By Mike Caro
For more than a year, I’ve been giving hourly poker lessons by Skype. My students come with a wide variety of skills, from absolute beginners to established professionals.
So, naturally, I tailor the lessons to their needs. But, here’s something strange. I was puzzled that so many beginning hold ’em players had trouble identifying what hands were possible after seeing the board. It turned out that most weren’t able to see all of the basic threats that were possible.
As we went through play-by-play analysis, using random hands generated by Advanced Poker Training, I would stop them in the middle of their decisions and ask, “What hands could your opponent have?” And “What’s the very best one?” Then “Next best?” And so on. Their mistakes were far greater than I’d expected.
Then there was this shocking discovery: Experienced players couldn’t do it perfectly, either! Previously in teaching more-advanced students, I’d assumed that over the years they had acquired the ability to see all possible hold ’em hands quickly. But, although they were much better at this than students with average skills, they couldn’t nail the exercise. They skipped possible opposing hands again and again, failing to list them.
This failure on the part of experienced hold ’em players didn’t just astound me, it astounded them, too. They had no idea that an important part of their game was substandard. I’m guessing what happens is that earlier in their poker careers they were able to almost instantly recognize the possible hands that could threaten them. Not only did they know which cards could beat them, they knew how likely it was that opponents held those winners. But as years went by, they got lazy. They stopped concentrating as much on specific hands and began playing routinely, using their past experience. So, they quit itemizing which hands were possible at all stages of the action. And their skills deteriorated. And they didn’t know it.
Part 1: Name the terrain
So, I developed a simple — almost silly — method to help beginning, average, and advanced students know for certain that they aren’t overlooking hold ’em hands. The hope is to eliminate those rare times when players don’t immediately see the threat of a full house, flush, or straight.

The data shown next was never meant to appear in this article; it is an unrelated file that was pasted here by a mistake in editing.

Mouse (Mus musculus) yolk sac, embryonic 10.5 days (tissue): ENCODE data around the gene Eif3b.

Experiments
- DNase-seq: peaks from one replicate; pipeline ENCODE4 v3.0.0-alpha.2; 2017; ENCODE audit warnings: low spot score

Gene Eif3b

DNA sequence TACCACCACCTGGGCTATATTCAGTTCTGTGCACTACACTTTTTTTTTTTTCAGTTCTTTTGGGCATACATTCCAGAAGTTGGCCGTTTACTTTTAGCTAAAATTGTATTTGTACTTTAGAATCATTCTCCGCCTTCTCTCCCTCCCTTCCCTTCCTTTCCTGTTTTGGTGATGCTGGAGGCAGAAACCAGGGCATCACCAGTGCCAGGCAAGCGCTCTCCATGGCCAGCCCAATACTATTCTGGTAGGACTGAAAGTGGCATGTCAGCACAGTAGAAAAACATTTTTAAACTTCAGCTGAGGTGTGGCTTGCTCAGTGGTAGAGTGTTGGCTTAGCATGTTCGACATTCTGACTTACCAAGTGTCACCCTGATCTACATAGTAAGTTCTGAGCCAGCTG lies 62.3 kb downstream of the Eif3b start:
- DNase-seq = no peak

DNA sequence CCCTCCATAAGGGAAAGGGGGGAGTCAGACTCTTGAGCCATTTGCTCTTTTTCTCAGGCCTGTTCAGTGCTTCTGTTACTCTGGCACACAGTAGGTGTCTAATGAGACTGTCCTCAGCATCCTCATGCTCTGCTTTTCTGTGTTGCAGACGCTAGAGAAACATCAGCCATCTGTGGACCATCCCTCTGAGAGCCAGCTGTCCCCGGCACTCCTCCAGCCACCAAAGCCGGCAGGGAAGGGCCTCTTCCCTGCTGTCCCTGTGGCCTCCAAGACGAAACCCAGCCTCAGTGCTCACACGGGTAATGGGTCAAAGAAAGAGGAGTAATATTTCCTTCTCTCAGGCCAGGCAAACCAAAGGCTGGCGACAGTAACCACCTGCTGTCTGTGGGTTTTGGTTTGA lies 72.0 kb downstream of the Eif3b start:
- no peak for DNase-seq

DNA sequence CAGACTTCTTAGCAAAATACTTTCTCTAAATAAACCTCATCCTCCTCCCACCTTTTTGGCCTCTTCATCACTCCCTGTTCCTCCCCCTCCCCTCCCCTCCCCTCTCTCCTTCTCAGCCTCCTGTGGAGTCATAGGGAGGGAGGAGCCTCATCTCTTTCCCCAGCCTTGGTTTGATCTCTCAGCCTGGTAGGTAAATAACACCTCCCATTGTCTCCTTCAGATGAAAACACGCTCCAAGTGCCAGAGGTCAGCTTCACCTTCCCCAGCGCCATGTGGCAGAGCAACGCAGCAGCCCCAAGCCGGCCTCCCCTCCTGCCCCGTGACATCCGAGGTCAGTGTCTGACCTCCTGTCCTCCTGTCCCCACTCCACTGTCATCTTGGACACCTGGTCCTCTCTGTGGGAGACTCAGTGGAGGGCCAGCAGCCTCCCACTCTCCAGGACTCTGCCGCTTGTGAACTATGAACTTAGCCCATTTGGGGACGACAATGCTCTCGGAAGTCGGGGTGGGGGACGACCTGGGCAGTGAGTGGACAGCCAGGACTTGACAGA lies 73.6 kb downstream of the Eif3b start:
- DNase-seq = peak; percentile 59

I call this the Caro Terrain method. It goes like this…
After seeing the flop (first three board cards at once), the turn (fourth board card), and the river (fifth and final board card), ask yourself these three questions — no matter how obvious the situation seems to you: (1) Is a full house possible? (2) Is a flush possible? (3) Is a straight possible?
If none of those three things is possible, you’re in a desert. If one of them is possible, it’s a prairie. Two, forest. All three, jungle. Desert, prairie, forest, jungle. The “vegetation” increases with each terrain, just as the threat from opposing hands increases.
Things to know:
You can never have a jungle on the flop, because only two, one, or none of the three tested conditions can be true. Beyond the flop, a jungle is possible.
Anytime there’s a pair on the board, a full house is possible (and so is four of a kind, unless your cards prevent it).
Anytime there are three cards of the same suit on the board, a flush is possible (and a straight flush might be).
Anytime time there are three cards of different ranks in one of the 10 straight ranges (A-10, K-9, Q-8, J-7, 10-6, 9-5, 8-4, 7-3, 6-2, 5-A), a straight is possible. This one takes a bit more practice to always see immediately.
Although players frequently describe dry boards, in which nothing is possible, they don’t tend to exist very often in nature. So, don’t expect many deserts at the river.
I know that doing this exercise seems beneath you, if you’re a serious player. But you’ll benefit if you do, just as beginning players will. You might prevent yourself from overlooking a threat that escaped your thoughts momentarily. Think terrain. Think desert, prairie, forest, jungle.
Of course, itemizing the exact hands possible within each category is also a necessary skill. But, for now, stick to the method.
Part 2. See five cards
The second modification I’ve made to my teaching is to look at five cards. Both beginners and experienced hold ’em players seem to go through complex mental gymnastics, trying to piece together the ingredients of their hands. They relate their cards to what’s on the board. That sometimes means seeing fragments instead of whole hands.
So, as an exercise, beginning with the flop, practice always seeing your best five cards in front of your face. It’s as if you’re holding a hand in draw poker. You’ll be surprised at how efficiently this quick method is in keeping you from ever overlooking a hand.
So, this time we haven’t discussed advanced strategy, psychology, or statistics. We’ve gone basic. I know that these two methods will seem too obvious and simplistic to some. You think you’ve already got that part of your game under control, right? Well, don’t be too sure that you’re not overlooking stuff. You’d be amazed how often skillful poker players misread threats — or rarely even their own hands. But, even if you see everything, these elementary tools should help you see them faster. — MC
Editor’s note: Mike Caro (known as the “Mad Genius of Poker”) is widely considered to be today’s foremost authority on poker strategy, psychology, and statistics. Over the past three decades, he has contributed hundreds of articles to Poker Player newspaper. This one is special, because he is dedicating it to Stan Sludikoff, the great pioneer gambling who died this year. And by special arrangement, it won’t appear on his own site, Poker1.com, for two weeks after being published here first — as a Poker Player exclusive.